Statin drugs versus omega-3 for heart health

Statin drugs versus omega-3 for heart health

If the French researchers’ hypothesis is correct, statin-induced adverse changes in essential fatty acid metabolism may be contaminating clinical trials that attempt to demonstrate the value of omega-3 fats and fish oil for human health.

If the French researchers’ hypothesis is correct, statin-induced adverse changes in essential fatty acid metabolism may be contaminating clinical trials that attempt to demonstrate the value of omega-3 fats and fish oil for human health.

by Mary Budinger — 

A new study published in the journal BMC Medicine sheds light on why the widely publicized fish oil study released late last year in the Journal of the American Medical Association (JAMA) showed no evidence of cardiovascular disease risk reduction associated with omega-3 intake.

In the new study, researchers in France proposed that more recent randomized controlled trials (RCTs) on fish oil and heart health that have reported negative findings, such as the JAMA study, can be explained by two hidden variables:

1. Today, with increased awareness of the health benefits and increased consumption of omega-3 fats, the vast majority of participants in these newer trials are no longer as omega-3 fat-deficient and, therefore, may not show as great, if any, measurable beneficial effect when given additional supplemented omega-3.

2. The vast majority of contemporary RCT study participants are also on statin drugs, which suppress the beneficial properties of omega-3 fatty acids within the body, making negative findings more likely.

That second variable, that statins suppress omega-3 fatty acid benefits, is the most groundbreaking, as very few doctors or patients are aware of this possibility. Statins also exert a broad range of adverse health effects in the body, including major deficiencies of zinc, copper, selenium, CoQ10 and vitamin E.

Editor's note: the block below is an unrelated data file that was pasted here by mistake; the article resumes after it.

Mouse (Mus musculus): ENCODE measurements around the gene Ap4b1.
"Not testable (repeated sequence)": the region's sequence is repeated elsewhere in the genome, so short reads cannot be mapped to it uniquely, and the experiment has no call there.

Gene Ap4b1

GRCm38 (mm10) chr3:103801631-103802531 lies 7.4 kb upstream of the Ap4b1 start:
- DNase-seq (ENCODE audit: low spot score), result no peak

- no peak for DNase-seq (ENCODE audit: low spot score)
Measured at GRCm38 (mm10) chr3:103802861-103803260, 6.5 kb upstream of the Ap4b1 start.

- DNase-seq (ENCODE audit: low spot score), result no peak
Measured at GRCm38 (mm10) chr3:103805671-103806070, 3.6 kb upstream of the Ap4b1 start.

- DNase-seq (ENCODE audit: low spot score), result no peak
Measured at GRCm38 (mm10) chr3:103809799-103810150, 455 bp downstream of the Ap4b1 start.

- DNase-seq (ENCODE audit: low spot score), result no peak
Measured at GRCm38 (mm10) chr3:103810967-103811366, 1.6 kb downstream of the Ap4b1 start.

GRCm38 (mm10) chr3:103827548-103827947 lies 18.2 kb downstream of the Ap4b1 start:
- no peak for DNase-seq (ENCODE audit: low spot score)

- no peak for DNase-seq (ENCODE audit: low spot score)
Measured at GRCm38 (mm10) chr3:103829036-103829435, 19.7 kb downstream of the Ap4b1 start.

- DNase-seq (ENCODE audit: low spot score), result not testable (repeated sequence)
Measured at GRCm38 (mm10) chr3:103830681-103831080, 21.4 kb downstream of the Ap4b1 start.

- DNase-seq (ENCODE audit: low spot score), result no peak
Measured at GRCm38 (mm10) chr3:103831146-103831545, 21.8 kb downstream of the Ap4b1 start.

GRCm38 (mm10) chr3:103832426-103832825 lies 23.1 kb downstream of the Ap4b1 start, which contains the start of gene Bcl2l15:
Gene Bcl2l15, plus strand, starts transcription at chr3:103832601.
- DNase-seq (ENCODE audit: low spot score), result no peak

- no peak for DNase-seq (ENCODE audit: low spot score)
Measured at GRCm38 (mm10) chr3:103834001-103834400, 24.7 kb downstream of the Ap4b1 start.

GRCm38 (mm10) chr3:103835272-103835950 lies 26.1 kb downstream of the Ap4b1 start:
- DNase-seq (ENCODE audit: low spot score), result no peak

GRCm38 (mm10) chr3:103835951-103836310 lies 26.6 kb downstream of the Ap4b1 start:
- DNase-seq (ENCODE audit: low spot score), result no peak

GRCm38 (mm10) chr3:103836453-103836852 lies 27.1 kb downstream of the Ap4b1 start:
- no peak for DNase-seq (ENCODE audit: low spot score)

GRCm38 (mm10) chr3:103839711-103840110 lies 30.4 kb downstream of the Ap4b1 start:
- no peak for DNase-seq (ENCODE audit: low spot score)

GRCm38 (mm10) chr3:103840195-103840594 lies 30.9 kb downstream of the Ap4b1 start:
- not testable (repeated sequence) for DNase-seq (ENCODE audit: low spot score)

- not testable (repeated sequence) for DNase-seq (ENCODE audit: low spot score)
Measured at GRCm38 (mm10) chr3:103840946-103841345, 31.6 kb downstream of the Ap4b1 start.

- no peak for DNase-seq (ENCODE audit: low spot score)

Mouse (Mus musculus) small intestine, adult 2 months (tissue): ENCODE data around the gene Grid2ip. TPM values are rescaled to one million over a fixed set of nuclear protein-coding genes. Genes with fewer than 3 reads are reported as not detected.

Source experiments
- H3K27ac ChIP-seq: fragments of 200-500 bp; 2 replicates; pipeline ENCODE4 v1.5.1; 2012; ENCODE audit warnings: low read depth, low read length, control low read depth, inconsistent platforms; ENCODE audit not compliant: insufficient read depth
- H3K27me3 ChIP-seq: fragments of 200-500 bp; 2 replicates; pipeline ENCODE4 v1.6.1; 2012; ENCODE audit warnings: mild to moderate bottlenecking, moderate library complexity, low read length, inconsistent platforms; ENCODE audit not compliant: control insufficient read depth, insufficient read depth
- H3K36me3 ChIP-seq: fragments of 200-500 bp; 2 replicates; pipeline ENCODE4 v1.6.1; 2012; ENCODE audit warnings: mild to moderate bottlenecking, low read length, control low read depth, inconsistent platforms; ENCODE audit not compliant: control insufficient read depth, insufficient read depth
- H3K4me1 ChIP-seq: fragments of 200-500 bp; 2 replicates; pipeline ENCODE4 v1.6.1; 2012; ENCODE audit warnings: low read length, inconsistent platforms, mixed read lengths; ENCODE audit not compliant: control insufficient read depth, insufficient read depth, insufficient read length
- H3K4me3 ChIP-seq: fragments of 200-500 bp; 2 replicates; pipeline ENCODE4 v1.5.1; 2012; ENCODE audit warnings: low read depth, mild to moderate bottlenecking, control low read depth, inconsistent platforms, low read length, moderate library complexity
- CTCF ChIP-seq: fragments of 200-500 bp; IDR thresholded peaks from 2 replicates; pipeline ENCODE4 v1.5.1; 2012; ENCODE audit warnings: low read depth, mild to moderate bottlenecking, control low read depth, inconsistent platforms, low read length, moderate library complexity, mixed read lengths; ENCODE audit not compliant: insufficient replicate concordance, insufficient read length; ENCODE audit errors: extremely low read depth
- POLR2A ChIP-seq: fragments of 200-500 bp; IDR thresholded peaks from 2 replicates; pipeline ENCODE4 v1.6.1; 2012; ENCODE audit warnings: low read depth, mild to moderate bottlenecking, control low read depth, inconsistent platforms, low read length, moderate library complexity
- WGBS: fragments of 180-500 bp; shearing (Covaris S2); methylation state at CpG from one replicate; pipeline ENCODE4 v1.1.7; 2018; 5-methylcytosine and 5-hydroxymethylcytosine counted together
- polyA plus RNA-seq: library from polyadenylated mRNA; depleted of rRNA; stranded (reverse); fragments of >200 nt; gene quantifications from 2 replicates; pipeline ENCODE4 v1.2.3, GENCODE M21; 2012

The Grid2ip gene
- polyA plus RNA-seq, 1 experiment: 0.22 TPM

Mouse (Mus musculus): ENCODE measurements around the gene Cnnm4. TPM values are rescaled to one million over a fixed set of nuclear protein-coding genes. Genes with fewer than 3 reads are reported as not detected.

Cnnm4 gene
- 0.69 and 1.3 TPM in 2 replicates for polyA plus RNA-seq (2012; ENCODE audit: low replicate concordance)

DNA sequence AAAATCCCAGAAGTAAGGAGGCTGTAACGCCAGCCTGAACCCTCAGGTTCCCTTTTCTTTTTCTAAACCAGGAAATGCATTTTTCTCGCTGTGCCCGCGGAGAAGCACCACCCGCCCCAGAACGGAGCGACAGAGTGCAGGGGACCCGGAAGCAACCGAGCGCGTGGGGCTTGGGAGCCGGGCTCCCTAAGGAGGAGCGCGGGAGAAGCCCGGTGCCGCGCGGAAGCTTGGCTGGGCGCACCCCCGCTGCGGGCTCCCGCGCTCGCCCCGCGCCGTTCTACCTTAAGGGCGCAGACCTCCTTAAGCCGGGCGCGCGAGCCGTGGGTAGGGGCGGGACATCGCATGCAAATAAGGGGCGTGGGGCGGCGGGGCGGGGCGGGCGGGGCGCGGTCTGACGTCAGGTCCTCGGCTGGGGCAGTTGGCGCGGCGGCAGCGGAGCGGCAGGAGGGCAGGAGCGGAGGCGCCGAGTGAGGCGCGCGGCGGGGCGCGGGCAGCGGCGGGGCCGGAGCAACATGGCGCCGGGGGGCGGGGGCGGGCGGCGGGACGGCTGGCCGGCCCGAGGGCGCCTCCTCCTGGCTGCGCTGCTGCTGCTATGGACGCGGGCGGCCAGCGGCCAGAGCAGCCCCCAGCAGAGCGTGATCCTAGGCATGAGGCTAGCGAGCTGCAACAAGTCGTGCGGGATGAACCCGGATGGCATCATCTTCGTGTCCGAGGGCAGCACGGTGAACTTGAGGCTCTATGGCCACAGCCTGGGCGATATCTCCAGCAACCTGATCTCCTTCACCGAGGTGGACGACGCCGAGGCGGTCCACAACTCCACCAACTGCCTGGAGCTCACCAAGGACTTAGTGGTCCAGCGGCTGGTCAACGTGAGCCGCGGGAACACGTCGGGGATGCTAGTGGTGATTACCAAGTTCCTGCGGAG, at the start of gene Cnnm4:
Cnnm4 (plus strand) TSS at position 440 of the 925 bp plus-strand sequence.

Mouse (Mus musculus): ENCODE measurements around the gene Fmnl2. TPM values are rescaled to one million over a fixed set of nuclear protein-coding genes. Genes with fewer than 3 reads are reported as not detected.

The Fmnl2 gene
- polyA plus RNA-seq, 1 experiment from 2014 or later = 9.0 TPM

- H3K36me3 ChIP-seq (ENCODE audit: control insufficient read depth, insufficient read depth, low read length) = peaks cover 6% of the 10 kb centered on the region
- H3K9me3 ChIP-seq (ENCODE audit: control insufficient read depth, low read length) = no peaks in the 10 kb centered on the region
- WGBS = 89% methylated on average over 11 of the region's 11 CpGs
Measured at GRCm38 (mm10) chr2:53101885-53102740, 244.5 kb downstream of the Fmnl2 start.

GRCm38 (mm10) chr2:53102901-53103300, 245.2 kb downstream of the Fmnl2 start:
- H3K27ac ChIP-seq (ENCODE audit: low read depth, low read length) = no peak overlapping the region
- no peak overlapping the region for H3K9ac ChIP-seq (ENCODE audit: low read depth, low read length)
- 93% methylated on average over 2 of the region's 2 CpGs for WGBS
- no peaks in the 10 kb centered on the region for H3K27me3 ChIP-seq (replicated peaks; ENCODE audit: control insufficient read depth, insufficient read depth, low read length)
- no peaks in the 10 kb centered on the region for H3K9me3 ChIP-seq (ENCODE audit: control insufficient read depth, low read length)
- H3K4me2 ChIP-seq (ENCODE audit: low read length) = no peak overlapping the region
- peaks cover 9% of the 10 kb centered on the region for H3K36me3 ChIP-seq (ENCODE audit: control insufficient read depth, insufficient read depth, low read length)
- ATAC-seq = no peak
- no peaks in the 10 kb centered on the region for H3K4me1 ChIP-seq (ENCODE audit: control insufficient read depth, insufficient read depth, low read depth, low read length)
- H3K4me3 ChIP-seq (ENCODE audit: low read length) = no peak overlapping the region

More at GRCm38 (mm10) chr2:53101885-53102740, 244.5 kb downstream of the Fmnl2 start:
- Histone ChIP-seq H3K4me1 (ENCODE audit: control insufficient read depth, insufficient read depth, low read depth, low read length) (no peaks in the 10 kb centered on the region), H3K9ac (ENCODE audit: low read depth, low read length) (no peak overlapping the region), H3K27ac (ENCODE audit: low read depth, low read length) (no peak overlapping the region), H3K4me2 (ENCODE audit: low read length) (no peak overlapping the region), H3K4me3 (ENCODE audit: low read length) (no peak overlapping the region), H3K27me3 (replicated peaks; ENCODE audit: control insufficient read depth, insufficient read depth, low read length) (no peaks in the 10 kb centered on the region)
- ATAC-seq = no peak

In support of their hypothesis, the French researchers cite studies indicating that statin drugs favor the metabolism of omega-6 fatty acids which, in turn, inhibit omega-3 fatty acids. Essentially, omega-6 and omega-3 compete with one another for the same metabolic enzymes. Also, omega-6 fats, contrary to omega-3 fats, increase insulin resistance, which increases the risk of diabetes. This may explain the well-known tendency for statin drugs to promote diabetes.

An over-preponderance of omega-6 fats has been linked to inflammatory health conditions and cancer, which may be due to the role they play in the excessive formation of arachidonic acid, a substrate for inflammation-associated enzymes COX-2 and LOX, as well as contributing to the downstream formation of many inflammatory hormones in the body, e.g., prostaglandin E2, thromboxane, leukotriene, etc.

Since most prescribed cholesterol-lowering drugs on the market increase the blood concentration of arachidonic acid, it is quite possible that statin-induced dysregulation of omega-3/omega-6 production, their ratio and metabolism, may contribute to a whole host of adverse health effects. Indeed, the biomedical literature signals more than 300 health problems caused by this chemical class of drugs.

The French researchers also cite post-hoc statin drug research demonstrating that when separating statin users and non-users, omega-3 mediated cardioprotection was observed only in non-statin users. Also, in recent randomized controlled testing, omega-3 supplementation was found to reduce the risk of arrhythmias only in patients not taking a statin.

If the French researchers’ hypothesis is correct, statin-induced adverse changes in essential fatty acid metabolism may be contaminating clinical trials that attempt to demonstrate the value of omega-3 fats and fish oil for human health.

Sources: de Lorgeril M, Salen P et al. Recent findings on the health effects of omega-3 fatty acids and statins, and their interactions: do statins inhibit omega-3? BMC Med., 2013, Jan 4 ;11(1):5.] and GreenMedInfo.com.

 

Mary Budinger is an Emmy award-winning journalist who writes about integrative medicine. 602-494-1999.

Reprinted from AzNetNews, Volume 33, Number 2, April/May 2014.

 

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